Teaching assistant Hugh Wilson (a graduate student in the Lewis-Sigler Institute for Integrative Genomics, standing) helps Jasper Lee (left) and Artem Khan learn how to debug their circuit.

  • Student working on circuit board

    Jasper Lee installs a potentiometer — a tunable resistor.

  • Students working on circuit boards

    From left: Noam Miller, Donovan Cassidy-Nolan and John McEnany measure the output from their breadboard.

Lab 3: Fluorescent E. coli

In their first biology-focused lab, students examine the relationship between DNA (genes) and gene expression. They are given five “mystery samples” of E. coli bacteria, four of which carry the genetic instructions to produce mCherry, a fluorescent protein. As they work to identify their mystery samples, students must isolate DNA, run polymerase chain reactions (PCRs) to amplify the number of specific DNA segments, and use a fluorescent microscope.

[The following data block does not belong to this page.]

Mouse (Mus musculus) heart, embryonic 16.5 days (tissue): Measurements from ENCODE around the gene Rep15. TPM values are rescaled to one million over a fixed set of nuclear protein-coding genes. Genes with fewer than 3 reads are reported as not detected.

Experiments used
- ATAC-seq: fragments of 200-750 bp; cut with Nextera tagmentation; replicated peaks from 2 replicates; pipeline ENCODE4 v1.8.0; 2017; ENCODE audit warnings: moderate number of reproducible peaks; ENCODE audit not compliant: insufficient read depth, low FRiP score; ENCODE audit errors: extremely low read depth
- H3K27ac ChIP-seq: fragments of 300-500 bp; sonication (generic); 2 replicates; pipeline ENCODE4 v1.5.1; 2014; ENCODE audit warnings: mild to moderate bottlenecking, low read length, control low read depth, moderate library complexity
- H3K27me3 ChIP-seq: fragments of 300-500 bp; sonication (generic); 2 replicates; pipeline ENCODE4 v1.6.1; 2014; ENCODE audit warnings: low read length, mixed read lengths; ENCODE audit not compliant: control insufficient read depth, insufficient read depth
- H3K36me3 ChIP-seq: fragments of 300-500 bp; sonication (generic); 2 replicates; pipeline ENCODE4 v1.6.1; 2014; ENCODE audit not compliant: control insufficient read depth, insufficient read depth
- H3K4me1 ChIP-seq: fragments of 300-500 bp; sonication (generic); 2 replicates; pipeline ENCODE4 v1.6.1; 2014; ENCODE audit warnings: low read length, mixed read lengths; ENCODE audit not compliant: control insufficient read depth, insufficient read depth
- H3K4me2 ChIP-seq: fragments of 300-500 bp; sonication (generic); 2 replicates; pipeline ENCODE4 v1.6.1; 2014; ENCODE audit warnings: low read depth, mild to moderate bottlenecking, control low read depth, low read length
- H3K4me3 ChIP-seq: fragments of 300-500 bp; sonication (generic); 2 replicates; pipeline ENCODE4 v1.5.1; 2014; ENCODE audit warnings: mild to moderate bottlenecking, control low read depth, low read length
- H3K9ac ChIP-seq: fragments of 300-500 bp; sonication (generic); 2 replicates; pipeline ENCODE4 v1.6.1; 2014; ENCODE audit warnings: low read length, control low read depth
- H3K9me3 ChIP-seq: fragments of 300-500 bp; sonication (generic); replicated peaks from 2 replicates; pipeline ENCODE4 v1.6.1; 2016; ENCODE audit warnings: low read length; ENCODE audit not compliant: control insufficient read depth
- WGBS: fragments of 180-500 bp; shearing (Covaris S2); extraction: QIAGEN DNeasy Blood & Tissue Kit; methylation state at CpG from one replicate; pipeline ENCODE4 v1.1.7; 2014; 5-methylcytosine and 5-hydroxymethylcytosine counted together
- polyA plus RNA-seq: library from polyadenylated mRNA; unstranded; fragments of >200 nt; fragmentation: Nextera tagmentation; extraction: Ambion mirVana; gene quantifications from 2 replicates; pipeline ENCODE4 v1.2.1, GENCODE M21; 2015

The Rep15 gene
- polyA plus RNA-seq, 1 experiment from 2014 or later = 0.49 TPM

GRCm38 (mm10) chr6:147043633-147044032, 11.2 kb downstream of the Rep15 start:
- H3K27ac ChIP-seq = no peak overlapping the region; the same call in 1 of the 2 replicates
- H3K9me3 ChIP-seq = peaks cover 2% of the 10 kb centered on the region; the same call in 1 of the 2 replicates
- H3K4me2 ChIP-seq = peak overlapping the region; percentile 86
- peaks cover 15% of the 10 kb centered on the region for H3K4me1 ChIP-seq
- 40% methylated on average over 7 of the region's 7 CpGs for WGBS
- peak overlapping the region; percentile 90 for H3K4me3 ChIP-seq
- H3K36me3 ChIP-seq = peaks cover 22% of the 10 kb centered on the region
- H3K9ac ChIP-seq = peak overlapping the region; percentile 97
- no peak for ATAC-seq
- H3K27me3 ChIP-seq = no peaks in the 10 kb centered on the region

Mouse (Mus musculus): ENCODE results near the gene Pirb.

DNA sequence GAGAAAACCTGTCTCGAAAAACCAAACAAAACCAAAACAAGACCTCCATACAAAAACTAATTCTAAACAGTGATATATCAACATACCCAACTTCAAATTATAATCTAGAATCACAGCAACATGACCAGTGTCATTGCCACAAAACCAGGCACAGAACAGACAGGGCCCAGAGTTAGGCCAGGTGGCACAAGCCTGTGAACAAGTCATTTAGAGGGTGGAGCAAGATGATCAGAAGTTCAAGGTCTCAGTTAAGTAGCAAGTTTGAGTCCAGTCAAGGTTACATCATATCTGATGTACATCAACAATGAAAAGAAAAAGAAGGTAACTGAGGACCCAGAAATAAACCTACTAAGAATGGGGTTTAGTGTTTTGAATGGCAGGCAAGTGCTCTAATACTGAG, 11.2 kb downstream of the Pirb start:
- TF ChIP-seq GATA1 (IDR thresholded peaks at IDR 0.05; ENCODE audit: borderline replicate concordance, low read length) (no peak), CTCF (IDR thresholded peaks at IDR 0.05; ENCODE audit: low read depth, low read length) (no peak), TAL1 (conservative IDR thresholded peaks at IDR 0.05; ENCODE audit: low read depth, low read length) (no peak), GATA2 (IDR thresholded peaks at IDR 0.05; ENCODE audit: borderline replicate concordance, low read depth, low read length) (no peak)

• Students looking at beaker of liquid

    From left: Yechen Hu, Rohin McIntosh, Henry Harrigan and Isabel Medlock look at one of their five mystery samples in a cell culture flask.

  • Student working with microscope

    Students put samples into a microcentrifuge to separate out the DNA from the rest of the cellular material.

  • Student using syringe, student examining tube

    Daniel Jubas examines one sample while Katie Tam uses a micropipette to prepare another for PCR amplification.

  • Students watching microscope demonstration in lab

    Lab co-instructor Jennifer Gadd demonstrates how a fluorescent microscope can help determine whether mCherry DNA is present in a sample.